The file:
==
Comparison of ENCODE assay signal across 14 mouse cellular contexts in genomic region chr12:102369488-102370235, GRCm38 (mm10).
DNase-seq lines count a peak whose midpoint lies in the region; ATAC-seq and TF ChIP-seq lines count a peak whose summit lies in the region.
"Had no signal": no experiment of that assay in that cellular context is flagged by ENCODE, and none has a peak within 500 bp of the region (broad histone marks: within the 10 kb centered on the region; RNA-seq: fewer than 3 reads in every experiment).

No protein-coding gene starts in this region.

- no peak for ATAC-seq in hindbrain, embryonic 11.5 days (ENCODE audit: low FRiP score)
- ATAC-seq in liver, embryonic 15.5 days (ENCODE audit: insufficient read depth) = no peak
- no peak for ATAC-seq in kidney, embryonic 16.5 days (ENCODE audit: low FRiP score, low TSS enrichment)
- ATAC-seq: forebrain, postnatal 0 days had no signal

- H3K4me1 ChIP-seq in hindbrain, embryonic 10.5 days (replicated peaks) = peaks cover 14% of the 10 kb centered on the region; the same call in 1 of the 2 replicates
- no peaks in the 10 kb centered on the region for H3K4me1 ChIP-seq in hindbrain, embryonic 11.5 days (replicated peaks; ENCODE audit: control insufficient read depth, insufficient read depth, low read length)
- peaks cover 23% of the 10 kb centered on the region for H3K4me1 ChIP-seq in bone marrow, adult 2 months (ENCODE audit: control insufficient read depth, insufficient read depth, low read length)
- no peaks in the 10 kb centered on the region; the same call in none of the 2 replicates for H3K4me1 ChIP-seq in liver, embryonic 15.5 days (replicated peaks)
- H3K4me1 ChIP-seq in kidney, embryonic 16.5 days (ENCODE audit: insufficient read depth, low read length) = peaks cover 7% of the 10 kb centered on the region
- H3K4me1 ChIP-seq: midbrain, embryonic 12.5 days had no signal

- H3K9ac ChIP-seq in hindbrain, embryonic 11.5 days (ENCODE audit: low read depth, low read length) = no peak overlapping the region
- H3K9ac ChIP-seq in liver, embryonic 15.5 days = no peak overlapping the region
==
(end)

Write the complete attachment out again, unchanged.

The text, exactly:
Comparison of ENCODE assay signal across 14 mouse cellular contexts in genomic region chr12:102369488-102370235, GRCm38 (mm10).
DNase-seq lines count a peak whose midpoint lies in the region; ATAC-seq and TF ChIP-seq lines count a peak whose summit lies in the region.
"Had no signal": no experiment of that assay in that cellular context is flagged by ENCODE, and none has a peak within 500 bp of the region (broad histone marks: within the 10 kb centered on the region; RNA-seq: fewer than 3 reads in every experiment).

No protein-coding gene starts in this region.

- no peak for ATAC-seq in hindbrain, embryonic 11.5 days (ENCODE audit: low FRiP score)
- ATAC-seq in liver, embryonic 15.5 days (ENCODE audit: insufficient read depth) = no peak
- no peak for ATAC-seq in kidney, embryonic 16.5 days (ENCODE audit: low FRiP score, low TSS enrichment)
- ATAC-seq: forebrain, postnatal 0 days had no signal

- H3K4me1 ChIP-seq in hindbrain, embryonic 10.5 days (replicated peaks) = peaks cover 14% of the 10 kb centered on the region; the same call in 1 of the 2 replicates
- no peaks in the 10 kb centered on the region for H3K4me1 ChIP-seq in hindbrain, embryonic 11.5 days (replicated peaks; ENCODE audit: control insufficient read depth, insufficient read depth, low read length)
- peaks cover 23% of the 10 kb centered on the region for H3K4me1 ChIP-seq in bone marrow, adult 2 months (ENCODE audit: control insufficient read depth, insufficient read depth, low read length)
- no peaks in the 10 kb centered on the region; the same call in none of the 2 replicates for H3K4me1 ChIP-seq in liver, embryonic 15.5 days (replicated peaks)
- H3K4me1 ChIP-seq in kidney, embryonic 16.5 days (ENCODE audit: insufficient read depth, low read length) = peaks cover 7% of the 10 kb centered on the region
- H3K4me1 ChIP-seq: midbrain, embryonic 12.5 days had no signal

- H3K9ac ChIP-seq in hindbrain, embryonic 11.5 days (ENCODE audit: low read depth, low read length) = no peak overlapping the region
- H3K9ac ChIP-seq in liver, embryonic 15.5 days = no peak overlapping the region